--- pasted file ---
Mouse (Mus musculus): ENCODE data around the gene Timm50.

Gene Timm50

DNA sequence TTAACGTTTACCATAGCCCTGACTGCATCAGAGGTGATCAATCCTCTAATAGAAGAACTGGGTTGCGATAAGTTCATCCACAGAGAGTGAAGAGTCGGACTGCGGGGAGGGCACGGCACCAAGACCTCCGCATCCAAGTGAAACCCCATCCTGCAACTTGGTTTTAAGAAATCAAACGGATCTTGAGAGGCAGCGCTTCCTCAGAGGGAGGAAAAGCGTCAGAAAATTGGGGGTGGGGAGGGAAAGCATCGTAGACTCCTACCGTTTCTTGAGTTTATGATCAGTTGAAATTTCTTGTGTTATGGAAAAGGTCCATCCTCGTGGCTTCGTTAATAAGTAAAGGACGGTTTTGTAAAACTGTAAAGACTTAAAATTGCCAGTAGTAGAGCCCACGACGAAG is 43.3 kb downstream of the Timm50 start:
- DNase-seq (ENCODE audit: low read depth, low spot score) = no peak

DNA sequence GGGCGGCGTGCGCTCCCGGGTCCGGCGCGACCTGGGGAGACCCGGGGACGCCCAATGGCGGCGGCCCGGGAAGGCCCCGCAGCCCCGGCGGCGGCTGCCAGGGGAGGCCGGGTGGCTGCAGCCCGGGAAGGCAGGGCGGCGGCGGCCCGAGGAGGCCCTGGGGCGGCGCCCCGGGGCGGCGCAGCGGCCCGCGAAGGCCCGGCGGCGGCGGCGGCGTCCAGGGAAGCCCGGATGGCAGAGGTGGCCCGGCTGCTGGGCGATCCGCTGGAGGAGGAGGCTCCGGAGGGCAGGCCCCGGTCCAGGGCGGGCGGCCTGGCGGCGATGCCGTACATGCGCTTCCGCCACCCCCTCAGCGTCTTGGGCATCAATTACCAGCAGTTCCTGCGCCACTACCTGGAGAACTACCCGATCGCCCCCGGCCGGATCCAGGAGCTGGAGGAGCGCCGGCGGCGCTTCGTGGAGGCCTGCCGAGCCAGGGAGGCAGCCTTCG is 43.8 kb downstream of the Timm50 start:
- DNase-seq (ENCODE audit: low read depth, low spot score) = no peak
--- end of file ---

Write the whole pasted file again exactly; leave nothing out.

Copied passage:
Mouse (Mus musculus): ENCODE data around the gene Timm50.

Gene Timm50

DNA sequence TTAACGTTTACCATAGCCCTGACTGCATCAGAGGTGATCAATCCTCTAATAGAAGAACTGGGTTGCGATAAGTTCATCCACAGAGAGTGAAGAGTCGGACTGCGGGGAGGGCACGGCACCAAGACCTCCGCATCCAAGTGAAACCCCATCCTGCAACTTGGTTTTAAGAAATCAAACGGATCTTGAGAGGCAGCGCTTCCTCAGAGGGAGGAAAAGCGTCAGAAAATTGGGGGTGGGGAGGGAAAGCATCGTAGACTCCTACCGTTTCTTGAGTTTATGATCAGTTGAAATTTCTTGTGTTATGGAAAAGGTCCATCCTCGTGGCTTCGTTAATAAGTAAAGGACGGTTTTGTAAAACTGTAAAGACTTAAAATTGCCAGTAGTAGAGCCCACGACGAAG is 43.3 kb downstream of the Timm50 start:
- DNase-seq (ENCODE audit: low read depth, low spot score) = no peak

DNA sequence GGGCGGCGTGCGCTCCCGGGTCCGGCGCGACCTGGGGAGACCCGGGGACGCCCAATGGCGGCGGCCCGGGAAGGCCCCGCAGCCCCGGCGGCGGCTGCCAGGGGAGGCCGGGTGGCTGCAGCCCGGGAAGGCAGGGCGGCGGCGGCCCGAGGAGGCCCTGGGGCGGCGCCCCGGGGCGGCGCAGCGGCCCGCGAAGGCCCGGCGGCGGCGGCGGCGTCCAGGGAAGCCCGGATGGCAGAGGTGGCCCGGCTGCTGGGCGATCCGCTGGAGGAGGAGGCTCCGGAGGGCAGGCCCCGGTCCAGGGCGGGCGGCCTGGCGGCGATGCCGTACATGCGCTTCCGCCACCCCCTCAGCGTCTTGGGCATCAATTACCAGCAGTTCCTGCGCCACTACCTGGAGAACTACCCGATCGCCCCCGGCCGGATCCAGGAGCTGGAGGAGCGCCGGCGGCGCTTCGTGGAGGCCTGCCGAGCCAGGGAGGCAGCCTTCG is 43.8 kb downstream of the Timm50 start:
- DNase-seq (ENCODE audit: low read depth, low spot score) = no peak